It is the first official day of summer break, with school ending yesterday. Nothing much changes in our house in terms of routine: instead of going to school, my 8-year-old and 6-year-old go to all-day camp. But there is some relief from homework, endless communications from teachers, and the hustle involved in the school year. Plus the weather is most enjoyable.
My husband and I were both sitting at the kitchen table with the 9-month-old baby (who always wakes up before the sun). I was playing with Magnetic Poetry, which I always keep on the kitchen table. Since the table has a galvanized zinc top, the poetry sticks well.
After tossing words in and out of the bowl, I came up with:
delirious life we love
“That doesn’t sound good,” my husband commented. “Delirious sounds like a negative.”
“Not always,” I replied. “Like deliriously happy. Drunk on happiness.”
At that point, the 8-year-old emerged from his basement bedroom, bleary-eyed and disheveled hair. Summer break means nothing to him in terms of sleeping in.
“I think we should all do a breathing exercise,” he announced. “You need to take a breath in and push out the negative energy. You can even make a noise as you push the energy out. But no laughing.” He gave us a solemn face.
I could tell that this must have been part of his school day, and important enough to him to keep it going. So we all took in deep breaths. On his exhale, my son gave a “Humph” sound as he pushed out the negative energy. My husband snorted with laughter a bit and I gave him the evil eye to be serious.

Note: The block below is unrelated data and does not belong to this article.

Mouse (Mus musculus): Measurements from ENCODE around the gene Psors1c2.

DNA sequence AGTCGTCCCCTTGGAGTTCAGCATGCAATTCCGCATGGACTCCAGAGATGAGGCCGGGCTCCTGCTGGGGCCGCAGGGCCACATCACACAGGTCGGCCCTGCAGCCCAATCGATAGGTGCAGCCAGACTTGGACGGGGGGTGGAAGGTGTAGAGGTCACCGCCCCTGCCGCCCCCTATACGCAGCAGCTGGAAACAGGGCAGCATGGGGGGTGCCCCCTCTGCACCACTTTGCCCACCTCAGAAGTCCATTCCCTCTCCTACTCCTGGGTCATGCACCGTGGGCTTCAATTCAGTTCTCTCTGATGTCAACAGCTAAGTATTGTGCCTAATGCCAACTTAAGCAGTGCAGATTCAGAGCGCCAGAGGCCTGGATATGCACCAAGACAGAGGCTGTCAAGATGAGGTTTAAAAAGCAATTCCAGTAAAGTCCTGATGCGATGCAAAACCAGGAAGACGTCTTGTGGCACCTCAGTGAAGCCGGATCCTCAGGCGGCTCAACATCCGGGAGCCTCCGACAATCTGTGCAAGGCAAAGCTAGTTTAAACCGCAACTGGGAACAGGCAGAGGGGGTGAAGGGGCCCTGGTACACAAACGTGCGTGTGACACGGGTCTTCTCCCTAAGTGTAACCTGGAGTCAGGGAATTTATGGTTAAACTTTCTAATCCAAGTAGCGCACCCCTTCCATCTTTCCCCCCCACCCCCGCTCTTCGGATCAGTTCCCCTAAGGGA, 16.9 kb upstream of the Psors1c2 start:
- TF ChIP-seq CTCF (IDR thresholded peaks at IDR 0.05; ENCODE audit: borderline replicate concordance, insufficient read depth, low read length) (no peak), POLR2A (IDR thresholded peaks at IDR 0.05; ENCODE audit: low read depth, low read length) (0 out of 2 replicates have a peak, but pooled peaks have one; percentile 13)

“Now clear your mind,” my son continued, clasping his hands into a prayer position below his chin. My husband and I copied his movements.
His eyes opened quickly. “Now we do a check-in, to see where we are at. I am at a 5, because this is the first day of summer.”
His teacher had told me about this technique earlier this year: she does a check-in with the kids and asks them to rate how they feel, on a scale of 1 to 5. It helps her to assess anything that might be going on, especially several days of low check-ins.
“I am at a 4,” I said. “I had some stress this week, but I am looking forward to the weekend.”
“I am at a 3,” my husband said. “I wasn’t feeling well yesterday. But today will probably be better.”
My son looked around the table, quite pleased, and then went to help himself to a toaster waffle.
As we head into the long days of summer, the check-ins might be a simple way to keep connected. It can be easy to be moving too fast and have so many activities that we don’t pause to ensure that we are enjoying ourselves.
I plan to do another check-in with my family tomorrow.